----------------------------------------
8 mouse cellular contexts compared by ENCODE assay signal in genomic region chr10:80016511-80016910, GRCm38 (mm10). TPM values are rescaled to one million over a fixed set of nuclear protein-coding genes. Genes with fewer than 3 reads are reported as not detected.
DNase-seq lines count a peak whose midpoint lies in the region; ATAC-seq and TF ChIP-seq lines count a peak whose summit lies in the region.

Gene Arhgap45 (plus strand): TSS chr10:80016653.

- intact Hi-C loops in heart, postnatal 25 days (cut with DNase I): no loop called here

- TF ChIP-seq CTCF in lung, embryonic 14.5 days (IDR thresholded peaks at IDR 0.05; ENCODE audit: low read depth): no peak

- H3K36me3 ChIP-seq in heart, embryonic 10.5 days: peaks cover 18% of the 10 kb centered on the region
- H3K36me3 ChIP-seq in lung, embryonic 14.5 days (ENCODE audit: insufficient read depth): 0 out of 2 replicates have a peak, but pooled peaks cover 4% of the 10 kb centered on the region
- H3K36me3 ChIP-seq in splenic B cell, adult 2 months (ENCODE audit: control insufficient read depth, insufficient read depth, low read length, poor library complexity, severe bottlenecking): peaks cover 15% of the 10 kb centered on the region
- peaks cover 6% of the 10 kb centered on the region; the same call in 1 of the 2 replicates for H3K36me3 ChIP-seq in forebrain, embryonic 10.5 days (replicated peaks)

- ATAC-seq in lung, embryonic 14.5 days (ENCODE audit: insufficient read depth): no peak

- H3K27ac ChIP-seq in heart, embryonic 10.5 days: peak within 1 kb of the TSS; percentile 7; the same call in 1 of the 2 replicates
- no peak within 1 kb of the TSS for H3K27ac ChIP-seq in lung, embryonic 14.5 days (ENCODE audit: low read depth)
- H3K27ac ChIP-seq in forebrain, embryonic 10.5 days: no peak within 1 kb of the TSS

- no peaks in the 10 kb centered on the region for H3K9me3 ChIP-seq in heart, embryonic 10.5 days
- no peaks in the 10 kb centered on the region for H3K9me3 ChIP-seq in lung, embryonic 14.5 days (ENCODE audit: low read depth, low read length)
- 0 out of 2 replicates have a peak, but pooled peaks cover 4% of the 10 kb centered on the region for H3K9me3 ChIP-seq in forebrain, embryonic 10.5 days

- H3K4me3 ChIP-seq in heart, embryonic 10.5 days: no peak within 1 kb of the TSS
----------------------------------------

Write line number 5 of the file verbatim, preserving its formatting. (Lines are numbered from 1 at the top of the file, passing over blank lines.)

- TF ChIP-seq CTCF in lung, embryonic 14.5 days (IDR thresholded peaks at IDR 0.05; ENCODE audit: low read depth): no peak